Still room to grow for Malaysian film industry
LOCAL FILMMAKERS SHOULD PUT more effort into strengthening the commercial value of their films to compete with the international market, said president of the Malaysia Film Producers Association (PFM) Datuk Yusof Haslam.
“It is crucial for us to further strengthen the commercial value of our films and should not depend solely on art films.
“We want films that can garner success in the foreign market, and for me that is what we are lacking of right now,” he said when met during the ASEAN International Film Festival and Awards (AIFFA2015) held in Kuching recently.
He added that for every 10 movies made, only two or three films would make commercial success. “Commercial movies are more difficult to make compared to art movies. However, to survive in this industry, filmmakers must make more commercial movies.”
Attending AIFFA for the first time, he commended the event for its role in advancing relationships in the region’s film industry. “AIFFA is a very good effort because it can foster a closer relationship between ASEAN countries and at the same time we can gather all the artists under one roof every two years here in Kuching.
“At the same time, it can also give an impact on the state as well as the country since this helps to improve the relationship between us and other ASEAN countries especially in the filmmaking industry,” he added.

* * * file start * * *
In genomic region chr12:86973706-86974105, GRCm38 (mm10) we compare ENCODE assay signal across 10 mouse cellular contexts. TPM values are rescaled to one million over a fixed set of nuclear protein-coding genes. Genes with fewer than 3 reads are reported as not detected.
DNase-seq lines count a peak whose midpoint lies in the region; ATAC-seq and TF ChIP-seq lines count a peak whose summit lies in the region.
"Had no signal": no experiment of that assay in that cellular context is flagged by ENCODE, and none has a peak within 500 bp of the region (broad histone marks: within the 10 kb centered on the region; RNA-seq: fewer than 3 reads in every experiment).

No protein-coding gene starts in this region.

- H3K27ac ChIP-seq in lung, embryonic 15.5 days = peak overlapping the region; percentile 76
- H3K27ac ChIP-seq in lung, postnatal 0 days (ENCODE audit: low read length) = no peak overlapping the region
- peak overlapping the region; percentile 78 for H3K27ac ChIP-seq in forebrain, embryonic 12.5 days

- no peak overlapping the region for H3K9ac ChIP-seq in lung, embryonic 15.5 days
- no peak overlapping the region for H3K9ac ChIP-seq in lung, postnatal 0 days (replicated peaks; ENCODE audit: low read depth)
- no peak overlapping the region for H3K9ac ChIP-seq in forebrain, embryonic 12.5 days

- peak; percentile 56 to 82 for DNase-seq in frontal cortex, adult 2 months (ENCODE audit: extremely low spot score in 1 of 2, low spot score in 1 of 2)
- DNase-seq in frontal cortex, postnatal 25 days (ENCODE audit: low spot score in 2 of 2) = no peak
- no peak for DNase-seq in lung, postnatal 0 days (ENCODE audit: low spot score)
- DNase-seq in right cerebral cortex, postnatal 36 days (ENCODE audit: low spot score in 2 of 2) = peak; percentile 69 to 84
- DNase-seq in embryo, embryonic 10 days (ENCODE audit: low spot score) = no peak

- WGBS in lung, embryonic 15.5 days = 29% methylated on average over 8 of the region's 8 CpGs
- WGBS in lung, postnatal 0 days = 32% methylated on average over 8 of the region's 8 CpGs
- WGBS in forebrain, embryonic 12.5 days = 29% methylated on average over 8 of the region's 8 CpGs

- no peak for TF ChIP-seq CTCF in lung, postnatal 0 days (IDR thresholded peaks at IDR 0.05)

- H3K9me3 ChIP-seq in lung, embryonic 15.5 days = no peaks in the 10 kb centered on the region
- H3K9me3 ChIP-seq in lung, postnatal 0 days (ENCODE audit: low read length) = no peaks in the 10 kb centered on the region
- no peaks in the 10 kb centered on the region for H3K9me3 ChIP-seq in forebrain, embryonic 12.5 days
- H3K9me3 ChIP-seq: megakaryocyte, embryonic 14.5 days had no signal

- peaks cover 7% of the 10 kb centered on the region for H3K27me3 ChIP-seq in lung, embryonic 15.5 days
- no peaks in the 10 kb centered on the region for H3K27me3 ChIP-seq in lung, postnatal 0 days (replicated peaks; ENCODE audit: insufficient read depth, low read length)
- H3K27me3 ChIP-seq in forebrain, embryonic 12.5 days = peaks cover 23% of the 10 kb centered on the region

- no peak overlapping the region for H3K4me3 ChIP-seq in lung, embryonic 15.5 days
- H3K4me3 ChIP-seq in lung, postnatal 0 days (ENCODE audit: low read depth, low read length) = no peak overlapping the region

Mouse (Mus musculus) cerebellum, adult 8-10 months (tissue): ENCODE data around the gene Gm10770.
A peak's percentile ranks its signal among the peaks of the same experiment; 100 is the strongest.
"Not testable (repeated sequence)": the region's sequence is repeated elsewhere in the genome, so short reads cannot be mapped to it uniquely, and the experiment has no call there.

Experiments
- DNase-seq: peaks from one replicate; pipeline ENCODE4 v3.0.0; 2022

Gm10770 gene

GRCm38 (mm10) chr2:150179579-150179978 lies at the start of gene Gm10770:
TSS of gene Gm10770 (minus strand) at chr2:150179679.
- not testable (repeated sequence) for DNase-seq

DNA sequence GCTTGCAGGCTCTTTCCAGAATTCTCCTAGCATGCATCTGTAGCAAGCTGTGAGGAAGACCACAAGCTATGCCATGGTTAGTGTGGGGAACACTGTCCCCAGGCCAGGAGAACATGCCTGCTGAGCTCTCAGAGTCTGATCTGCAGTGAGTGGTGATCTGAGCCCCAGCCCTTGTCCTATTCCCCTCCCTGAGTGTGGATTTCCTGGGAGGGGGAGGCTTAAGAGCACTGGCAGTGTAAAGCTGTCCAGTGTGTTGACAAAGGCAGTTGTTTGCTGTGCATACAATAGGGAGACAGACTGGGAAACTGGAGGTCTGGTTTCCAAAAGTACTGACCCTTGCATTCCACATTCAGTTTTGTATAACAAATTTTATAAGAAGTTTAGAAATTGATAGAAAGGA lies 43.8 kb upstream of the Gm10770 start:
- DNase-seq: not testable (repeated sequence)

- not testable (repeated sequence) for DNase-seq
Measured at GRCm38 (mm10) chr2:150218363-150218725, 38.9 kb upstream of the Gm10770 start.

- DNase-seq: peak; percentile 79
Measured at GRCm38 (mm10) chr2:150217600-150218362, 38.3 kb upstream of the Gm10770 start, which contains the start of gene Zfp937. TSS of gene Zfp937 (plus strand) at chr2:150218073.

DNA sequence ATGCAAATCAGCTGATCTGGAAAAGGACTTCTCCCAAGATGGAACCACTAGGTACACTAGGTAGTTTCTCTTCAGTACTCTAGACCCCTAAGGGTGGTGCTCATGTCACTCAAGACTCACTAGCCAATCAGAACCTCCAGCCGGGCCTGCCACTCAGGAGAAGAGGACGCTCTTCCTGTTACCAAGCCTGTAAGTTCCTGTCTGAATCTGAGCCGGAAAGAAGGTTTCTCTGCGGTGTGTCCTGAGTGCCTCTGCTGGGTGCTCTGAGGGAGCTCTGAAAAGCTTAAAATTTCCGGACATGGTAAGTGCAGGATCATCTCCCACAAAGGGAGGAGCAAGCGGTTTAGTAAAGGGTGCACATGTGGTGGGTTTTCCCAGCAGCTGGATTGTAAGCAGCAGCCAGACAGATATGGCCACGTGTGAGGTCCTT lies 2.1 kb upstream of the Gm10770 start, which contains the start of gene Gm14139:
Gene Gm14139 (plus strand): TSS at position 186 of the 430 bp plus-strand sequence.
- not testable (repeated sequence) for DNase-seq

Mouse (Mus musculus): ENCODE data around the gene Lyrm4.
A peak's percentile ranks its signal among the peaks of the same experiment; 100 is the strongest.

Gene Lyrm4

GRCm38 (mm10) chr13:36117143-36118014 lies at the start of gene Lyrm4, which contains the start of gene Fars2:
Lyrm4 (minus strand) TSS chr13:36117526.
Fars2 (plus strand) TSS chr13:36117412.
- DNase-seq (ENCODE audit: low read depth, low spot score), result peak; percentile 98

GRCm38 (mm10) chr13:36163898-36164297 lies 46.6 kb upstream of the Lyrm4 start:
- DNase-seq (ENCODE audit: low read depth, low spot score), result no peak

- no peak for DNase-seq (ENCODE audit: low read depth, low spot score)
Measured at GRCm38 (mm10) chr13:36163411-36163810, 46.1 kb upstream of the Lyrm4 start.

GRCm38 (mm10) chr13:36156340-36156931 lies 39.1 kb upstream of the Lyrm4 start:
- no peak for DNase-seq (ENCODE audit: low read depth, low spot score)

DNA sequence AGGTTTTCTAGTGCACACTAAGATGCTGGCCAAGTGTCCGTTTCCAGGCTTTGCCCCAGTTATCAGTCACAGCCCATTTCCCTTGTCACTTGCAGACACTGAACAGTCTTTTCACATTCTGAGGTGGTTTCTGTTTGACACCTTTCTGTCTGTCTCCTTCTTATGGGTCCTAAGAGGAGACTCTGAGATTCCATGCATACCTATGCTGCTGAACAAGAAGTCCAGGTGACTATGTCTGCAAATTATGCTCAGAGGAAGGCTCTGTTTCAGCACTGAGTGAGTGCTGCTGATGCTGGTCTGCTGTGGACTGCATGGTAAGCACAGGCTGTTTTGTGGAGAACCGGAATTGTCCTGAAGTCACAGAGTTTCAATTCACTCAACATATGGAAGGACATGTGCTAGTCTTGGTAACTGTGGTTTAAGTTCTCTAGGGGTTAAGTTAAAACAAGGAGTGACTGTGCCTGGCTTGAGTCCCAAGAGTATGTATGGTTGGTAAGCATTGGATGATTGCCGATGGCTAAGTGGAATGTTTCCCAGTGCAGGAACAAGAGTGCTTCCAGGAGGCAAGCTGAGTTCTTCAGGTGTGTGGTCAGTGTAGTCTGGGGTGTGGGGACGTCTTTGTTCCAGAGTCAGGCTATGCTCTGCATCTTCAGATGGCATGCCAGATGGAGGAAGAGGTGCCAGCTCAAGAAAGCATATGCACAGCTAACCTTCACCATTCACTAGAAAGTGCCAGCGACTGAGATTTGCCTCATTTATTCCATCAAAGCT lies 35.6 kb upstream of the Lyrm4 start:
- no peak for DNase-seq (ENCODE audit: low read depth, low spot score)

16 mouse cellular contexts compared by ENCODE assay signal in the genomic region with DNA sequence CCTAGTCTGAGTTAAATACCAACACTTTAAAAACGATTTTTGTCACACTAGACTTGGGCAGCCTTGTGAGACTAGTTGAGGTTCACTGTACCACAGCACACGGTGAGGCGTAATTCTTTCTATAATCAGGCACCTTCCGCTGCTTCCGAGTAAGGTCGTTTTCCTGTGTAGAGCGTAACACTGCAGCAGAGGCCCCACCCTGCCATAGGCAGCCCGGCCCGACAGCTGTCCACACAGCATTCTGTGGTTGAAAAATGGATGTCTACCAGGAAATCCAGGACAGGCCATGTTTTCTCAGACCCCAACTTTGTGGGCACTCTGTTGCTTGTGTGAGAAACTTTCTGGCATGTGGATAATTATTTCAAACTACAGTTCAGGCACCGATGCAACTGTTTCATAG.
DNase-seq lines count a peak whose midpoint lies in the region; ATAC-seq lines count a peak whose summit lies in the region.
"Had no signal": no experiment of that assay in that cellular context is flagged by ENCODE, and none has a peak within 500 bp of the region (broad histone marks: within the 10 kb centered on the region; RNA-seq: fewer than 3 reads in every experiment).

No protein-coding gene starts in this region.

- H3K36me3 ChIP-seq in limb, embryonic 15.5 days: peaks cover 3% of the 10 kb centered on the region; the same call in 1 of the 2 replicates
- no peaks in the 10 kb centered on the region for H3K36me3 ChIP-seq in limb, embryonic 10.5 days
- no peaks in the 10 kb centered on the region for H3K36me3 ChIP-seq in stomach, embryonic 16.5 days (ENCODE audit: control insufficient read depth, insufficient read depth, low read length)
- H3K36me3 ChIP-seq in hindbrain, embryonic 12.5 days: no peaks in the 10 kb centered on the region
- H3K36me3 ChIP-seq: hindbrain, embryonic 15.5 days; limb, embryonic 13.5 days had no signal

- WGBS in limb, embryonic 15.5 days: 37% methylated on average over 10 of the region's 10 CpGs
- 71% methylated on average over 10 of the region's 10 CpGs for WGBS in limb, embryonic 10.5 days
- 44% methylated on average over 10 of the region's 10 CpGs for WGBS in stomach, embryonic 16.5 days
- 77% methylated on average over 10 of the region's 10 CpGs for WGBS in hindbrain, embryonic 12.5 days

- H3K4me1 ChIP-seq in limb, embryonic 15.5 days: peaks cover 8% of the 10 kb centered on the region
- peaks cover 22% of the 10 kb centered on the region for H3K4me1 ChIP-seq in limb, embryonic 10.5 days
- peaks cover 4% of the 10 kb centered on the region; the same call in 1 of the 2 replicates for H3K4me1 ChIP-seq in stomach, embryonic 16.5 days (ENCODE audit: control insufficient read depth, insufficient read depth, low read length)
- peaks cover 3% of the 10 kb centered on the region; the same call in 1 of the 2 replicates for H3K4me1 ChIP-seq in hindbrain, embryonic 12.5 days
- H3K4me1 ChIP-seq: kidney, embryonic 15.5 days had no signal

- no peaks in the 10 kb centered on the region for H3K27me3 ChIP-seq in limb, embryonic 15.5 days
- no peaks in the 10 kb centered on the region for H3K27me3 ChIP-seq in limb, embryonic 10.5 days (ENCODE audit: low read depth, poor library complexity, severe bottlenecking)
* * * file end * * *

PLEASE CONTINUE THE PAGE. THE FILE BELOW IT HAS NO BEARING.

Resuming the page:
As for the new wave of Malaysian filmmakers, he advised them to always keep up with the digital world and utilize available technologies well.
“Today in this technological world, everybody can basically make movie, either with a small or big budget. But what we need today is quality, no matter what genre of films the filmmakers are making on the budget they are working with, the movie must have quality, without it, the audience will be frustrated,” he added.
Currently the prolific film producer, scriptwriter and actor is working with sons Syamsul on new Islamic horror film ‘Munafik’ and Syafiq on his fourth directorial project ‘Desolasi’.
“These two films will be released probably by next year.”
Meanwhile, for Malaysian actor, producer and director Hans Isaac, local filmmakers need to consider producing films that can front the local film industry and go the extra mile by incorporating cast from outside of Malaysia into one film.
“In Malaysia, we have films that are of good, mid-range, and not good films. To make a good film, local filmmakers need to incorporate foreign actors and actresses rather than having all Malaysian cast in a film,” he said.
Hans hoped that the local filmmaking industry could grow stronger every day and opined that filmmakers needed to pump up efforts in generating income for their films so they can keep on doing what they do best.
“Reality check: most of the local filmmakers here in Malaysia will quit after they have failed to produce a good movie, and turn to making short films instead. It is important to continue making good films to avoid a short lifespan in the local film industry,” he said.